“We're quite aware that next year too we will have to continue to support the AMC. What I can do today is to assure you that the federal government is quite aware of the responsibility Germany has, also in year 2021. In our budget debate, which we've just begun, we have also earmarked funds that will go into COVAX and the necessary initiatives,” she said.

Swedish Prime Minister Stefan Löfven also made an initial pledge of $10 million for the AMC.

During the same event, U.K. Secretary of State Dominic Raab reiterated Britain’s support for the vaccine initiative, noting Prime Minister Boris Johnson’s recent announcement of £500 million ($643 million) for the AMC, a commitment that was included in the event’s final tally although it was originally announced during Johnson’s address to the United Nations General Assembly.

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To end the acute phase of the pandemic, a vaccine must be available everywhere — not only where it can be afforded. IFRC President Francesco Rocca explains why the Red Cross federation is calling for all governments to support the COVAX Facility.

World Bank President David Malpass meanwhile said he’s encouraged by the bank board’s response to his proposal of up to $12 billion in fast track financing to help LMICs purchase and deploy COVID-19 vaccines. The $12 billion is part of the $160 billion financing the bank announced in April to help LMICs respond to the pandemic.

“I've had good interaction with our executive directors even this morning on this approach and am encouraged by their response and input,” Malpass said.

Other commitments

Also at the event, Bill Gates announced a new joint agreement between the Bill & Melinda Gates Foundation and 16 pharmaceutical companies in which the companies committed to scale up the manufacturing of COVID-19 vaccines and ensure its broad distribution. The companies also committed to “using donations, forgoing profits and using tiered pricing to make their products as affordable as possible,” the billionaire philanthropist said.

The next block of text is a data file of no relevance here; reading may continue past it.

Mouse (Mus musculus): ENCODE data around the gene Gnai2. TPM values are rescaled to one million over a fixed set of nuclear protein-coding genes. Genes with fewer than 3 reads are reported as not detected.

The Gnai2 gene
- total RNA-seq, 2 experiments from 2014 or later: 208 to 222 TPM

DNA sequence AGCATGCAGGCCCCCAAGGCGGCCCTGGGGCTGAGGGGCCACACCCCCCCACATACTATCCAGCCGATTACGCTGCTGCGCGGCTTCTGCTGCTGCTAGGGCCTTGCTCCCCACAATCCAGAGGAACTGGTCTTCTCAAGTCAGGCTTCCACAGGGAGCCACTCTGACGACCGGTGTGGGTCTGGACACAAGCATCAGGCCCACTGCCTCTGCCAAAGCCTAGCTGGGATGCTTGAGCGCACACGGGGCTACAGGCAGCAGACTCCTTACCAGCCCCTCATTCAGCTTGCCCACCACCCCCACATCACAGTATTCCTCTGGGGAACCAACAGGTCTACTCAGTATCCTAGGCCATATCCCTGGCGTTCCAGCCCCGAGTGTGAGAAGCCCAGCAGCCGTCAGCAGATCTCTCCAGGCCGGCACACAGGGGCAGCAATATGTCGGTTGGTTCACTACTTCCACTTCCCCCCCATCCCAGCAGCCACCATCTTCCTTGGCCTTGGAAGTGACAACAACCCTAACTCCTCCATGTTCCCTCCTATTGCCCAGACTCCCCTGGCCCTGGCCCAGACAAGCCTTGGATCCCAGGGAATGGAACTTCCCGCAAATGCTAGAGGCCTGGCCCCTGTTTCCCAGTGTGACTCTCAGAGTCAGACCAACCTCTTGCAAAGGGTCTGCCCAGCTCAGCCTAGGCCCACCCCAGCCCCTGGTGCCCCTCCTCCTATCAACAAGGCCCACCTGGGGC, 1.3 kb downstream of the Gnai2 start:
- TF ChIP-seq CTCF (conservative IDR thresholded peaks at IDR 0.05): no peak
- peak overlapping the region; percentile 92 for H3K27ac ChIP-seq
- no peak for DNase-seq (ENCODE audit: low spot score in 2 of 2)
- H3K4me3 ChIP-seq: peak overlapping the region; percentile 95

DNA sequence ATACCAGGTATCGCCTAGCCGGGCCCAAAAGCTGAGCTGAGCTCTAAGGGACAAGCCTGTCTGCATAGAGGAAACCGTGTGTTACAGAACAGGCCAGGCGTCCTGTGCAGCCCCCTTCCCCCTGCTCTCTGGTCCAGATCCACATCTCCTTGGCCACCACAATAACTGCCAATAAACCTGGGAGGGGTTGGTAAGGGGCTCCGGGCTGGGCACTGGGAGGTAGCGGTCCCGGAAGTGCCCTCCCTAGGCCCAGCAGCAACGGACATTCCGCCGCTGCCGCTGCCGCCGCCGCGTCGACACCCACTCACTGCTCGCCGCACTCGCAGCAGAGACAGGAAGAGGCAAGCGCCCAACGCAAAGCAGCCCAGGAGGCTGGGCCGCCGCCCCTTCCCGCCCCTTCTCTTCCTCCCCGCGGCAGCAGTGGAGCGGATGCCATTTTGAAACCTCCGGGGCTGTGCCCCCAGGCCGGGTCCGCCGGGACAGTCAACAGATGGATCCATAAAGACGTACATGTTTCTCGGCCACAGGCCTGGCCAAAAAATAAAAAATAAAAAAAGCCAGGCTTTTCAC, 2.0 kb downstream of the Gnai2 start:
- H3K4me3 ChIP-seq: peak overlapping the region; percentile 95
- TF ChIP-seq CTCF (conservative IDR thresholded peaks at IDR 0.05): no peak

The commitment is not limited to vaccines, but it includes companies such as AstraZeneca, Pfizer, and Johnson & Johnson whose COVID-19 vaccine candidates are in advanced stages of development.

“The world is on the brink of a great scientific achievement. A COVID-19 vaccine will likely be ready by early next year. In fact, we'll probably have more than one vaccine ready,” Gates said, noting these vaccines will allow the world to save millions of lives and help lead to the elimination of COVID-19.

But to eliminate COVID-19 globally, the world needs “the capacity to produce billions of vaccines, the funding to pay for them, and the systems to deliver them everywhere,” he added.

Johnson & Johnson Chairman and CEO Alex Gorsky said the company is committed to ensuring equitable access to its candidate COVID-19 vaccine — if found to be safe and effective.

“As part of our commitment, today we plan to allocate up to 500 million vaccine doses to lower-income countries, with delivery beginning mid next year. And recognizing the unique global demand for COVID-19 vaccines, our team is working tirelessly to further expand the number of available doses,” he said.

Amina Mohammed, U.N. deputy secretary-general, said that if the commitments were operationalized quickly, it would help reduce the ACT-Accelerator’s immediate financial gap from $15 billion to an estimated $14 billion. However, she also pointed out there are other pillars in the ACT-Accelerator that require investments.

“The therapeutics, diagnostics, and health systems pillars ... all face significant immediate financing gaps, so we must do the funding for everything,” she said.

About the author

  • Jenny Lei Ravelo

    Jenny Lei Ravelo is a Devex Senior Reporter based in Manila. She covers global health, with a particular focus on the World Health Organization, and other development and humanitarian aid trends in Asia Pacific. Prior to Devex, she wrote for ABS-CBN, one of the largest broadcasting networks in the Philippines, and was a copy editor for various international scientific journals. She received her journalism degree from the University of Santo Tomas.